Posted: Feb. 19, 2003


By Celia Cohen

Grapevine Political Writer

Calvin L. Scott Jr. looked as though he had won the quickest promotion in the history of the Delaware judiciary.

As soon as he had taken the oath Wednesday afternoon to become a Superior Court judge, Scott took his place on the bench behind the nameplate for the Supreme Court's chief justice. The truth, however, was that all of the nameplates for Scott's swearing-in ceremony were mixed up.

Scott sat behind the one for Chief Justice E. Norman Veasey. Superior Court President Judge Henry duPont Ridgely had the one for Superior Court Judge Richard R. Cooch, the resident judge for New Castle County. Cooch had Ridgely's, and Veasey had no nameplate at all.

Scott's investiture was the first to be held in the new New Castle County Courthouse in Wilmington since it opened in September. Clearly, like the building itself, with its lamented security, heating and hot water problems, the ceremony had its share of glitches.

Because of the President's Day snowstorm, there was even a question of whether Scott's robing would go forward as planned. It did -- but with a diminished attendance.

"Not even the blizzard of 2003 will deter us from getting him on board as quickly as possibly," Ridgely quipped.

There were 260 seats available in Courtroom 8-B, a spacious chamber designated for special events, but only about 90 people were there, including Scott's new Superior Court colleagues, draped in their black robes with the red sashes they wear for ceremonial events.

Many of the new judge's family and friends were snowed out. So was Gov. Ruth Ann Minner, the first-term Democrat who appointed Scott. Attorney General M. Jane Brady, the third-term Republican who was there, said the weather also kept away a number of the Justice Department lawyers who worked with Scott before his elevation to the bench.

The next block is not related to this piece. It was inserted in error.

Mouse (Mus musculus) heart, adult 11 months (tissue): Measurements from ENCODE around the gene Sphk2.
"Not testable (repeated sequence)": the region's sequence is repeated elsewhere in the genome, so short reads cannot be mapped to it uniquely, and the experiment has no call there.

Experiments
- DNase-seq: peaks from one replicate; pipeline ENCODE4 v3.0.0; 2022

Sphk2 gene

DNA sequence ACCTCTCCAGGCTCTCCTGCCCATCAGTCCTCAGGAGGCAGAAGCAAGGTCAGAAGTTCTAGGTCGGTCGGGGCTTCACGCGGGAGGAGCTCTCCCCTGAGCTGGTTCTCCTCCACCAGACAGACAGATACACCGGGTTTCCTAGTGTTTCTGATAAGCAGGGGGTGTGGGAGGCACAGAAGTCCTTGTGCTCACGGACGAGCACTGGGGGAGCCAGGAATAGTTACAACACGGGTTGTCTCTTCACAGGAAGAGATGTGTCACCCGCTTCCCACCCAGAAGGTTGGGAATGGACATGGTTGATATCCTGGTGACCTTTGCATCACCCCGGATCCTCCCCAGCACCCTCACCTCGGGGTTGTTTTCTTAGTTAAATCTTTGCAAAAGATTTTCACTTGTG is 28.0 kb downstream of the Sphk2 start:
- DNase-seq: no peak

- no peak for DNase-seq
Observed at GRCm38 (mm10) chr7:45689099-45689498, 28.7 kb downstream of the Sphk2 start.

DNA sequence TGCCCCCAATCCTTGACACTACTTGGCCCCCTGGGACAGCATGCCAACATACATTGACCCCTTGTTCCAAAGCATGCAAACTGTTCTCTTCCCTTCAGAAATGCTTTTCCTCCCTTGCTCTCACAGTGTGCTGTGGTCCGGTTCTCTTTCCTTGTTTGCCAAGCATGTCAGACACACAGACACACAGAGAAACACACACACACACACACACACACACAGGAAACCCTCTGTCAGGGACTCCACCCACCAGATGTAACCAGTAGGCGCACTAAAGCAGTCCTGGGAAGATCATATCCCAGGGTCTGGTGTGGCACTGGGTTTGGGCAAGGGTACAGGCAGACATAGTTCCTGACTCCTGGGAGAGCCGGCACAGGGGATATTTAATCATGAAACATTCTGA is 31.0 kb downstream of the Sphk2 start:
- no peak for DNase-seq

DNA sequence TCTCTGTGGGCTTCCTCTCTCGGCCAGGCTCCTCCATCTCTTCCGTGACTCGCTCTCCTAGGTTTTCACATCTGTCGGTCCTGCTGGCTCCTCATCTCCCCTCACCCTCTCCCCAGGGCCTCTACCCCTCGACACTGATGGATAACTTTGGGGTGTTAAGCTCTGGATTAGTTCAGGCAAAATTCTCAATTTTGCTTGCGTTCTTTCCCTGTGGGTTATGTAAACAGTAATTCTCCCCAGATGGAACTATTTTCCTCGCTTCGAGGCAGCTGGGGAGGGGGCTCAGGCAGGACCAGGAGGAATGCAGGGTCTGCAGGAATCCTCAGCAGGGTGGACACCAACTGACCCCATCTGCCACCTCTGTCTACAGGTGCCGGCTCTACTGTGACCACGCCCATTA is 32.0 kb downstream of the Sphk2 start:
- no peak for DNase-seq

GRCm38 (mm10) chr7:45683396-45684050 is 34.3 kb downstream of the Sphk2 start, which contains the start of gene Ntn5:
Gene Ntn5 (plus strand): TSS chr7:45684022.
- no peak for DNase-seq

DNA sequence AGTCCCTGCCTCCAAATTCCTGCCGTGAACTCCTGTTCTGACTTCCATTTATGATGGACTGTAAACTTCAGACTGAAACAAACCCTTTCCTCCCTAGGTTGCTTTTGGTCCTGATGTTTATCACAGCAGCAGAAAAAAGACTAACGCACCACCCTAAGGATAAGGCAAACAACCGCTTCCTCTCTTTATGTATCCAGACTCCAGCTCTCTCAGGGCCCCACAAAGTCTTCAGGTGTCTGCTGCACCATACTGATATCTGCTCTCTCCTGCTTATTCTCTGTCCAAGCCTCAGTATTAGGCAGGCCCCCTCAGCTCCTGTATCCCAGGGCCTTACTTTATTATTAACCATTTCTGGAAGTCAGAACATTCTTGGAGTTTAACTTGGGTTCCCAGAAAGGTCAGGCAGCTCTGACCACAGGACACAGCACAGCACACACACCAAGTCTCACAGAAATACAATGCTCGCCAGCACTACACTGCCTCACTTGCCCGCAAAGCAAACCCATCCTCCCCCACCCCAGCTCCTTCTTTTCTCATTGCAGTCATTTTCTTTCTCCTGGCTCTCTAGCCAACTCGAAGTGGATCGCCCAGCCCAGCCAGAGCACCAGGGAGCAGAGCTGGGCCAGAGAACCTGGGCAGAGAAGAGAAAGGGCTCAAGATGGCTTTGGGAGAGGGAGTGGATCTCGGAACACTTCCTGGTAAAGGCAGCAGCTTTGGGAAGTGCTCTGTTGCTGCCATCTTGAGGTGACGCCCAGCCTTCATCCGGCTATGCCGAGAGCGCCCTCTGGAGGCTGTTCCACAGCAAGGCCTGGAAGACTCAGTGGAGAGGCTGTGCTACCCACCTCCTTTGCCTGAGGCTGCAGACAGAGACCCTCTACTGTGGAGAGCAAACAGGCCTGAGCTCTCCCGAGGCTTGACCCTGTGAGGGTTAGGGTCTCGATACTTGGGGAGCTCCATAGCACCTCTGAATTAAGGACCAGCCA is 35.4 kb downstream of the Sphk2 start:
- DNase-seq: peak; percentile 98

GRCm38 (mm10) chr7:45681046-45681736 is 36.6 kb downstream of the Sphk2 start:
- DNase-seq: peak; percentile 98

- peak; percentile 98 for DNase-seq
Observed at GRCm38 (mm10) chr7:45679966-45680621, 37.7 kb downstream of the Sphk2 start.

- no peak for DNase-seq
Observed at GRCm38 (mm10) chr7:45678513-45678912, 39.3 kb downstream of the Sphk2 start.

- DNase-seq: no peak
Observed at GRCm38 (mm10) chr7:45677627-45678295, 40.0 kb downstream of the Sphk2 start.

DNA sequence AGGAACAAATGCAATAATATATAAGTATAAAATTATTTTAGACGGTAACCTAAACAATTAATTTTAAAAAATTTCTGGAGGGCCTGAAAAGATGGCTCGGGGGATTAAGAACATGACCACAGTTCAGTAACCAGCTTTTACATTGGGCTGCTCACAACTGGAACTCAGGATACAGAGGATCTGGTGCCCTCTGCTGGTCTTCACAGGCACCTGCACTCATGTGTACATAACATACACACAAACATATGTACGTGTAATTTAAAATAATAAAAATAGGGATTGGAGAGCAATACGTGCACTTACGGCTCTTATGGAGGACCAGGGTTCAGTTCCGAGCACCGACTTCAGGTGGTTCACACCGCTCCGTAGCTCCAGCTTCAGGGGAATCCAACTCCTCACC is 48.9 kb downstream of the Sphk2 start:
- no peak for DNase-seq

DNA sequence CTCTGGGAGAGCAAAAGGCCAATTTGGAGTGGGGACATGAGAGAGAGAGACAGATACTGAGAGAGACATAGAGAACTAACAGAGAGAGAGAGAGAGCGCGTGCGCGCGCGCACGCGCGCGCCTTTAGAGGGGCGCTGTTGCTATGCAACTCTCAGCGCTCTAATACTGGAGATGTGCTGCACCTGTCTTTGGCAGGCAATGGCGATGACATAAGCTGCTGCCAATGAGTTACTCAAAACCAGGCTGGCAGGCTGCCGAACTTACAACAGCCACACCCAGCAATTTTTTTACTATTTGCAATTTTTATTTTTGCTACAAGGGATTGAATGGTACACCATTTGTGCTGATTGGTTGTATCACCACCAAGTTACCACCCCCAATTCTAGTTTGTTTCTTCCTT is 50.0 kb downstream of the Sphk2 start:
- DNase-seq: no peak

Among the missing were Chief Deputy Attorney General Ferris W. Wharton and Deputy Attorney General Paul R. Wallace, both of whom also were in the running for the judgeship. A fourth candidate, Chief Disciplinary Counsel Mary D. Johnston, didn't attend, either, but her husband William D. Johnston, the immediate past president of the Delaware State Bar Association, was there.

Scott, 47, of Newark, was selected to replace Superior Court Judge Carl Goldstein, who retired. Scott, like Goldstein, is a Republican to preserve the court's political balance, which is required by the state constitution. He will serve a 12-year term, which currently pays $140,200 a year, on the 19-judge court with both criminal and civil jurisdiction.

Whatever the glitches, the ceremony itself was a warm and gracious welcome for Scott to the bench. It included a symbolic passing of the torch from Joshua W. Martin III, known these days as the president of Verizon Delaware Inc.

In 1982, however, Martin was the first African-American to become a Superior Court judge and served there until 1989. Today the court has three black judges, including Scott.

Like the switched nameplates, there also were switched roles from Martin's own swearing-in. He noted that Veasey also had participated in that one in his capacity as the state bar association president.

"What a wonderful human being Calvin Scott is," Martin said. "Today we have every reason to believe the bench is stronger."

Another speaker was Patricia C. Hannigan, an assistant U.S. attorney who is the bar association president. Because of Scott's rise to the bench, she will have some extra work to do. Scott was serving as the bar association's vice president-at-large, slated to become the president-elect in July and the president in July 2004. Someone else must be found to take Scott's place in the lineup.

Hannigan predicted success for Scott on the bench -- "Lawyers and litigants who appear before him will know they have been heard" -- and offered him a sort of judicial benediction taken from Gilbert and Sullivan:

May each decree as statute rank/And never be reversed en banc!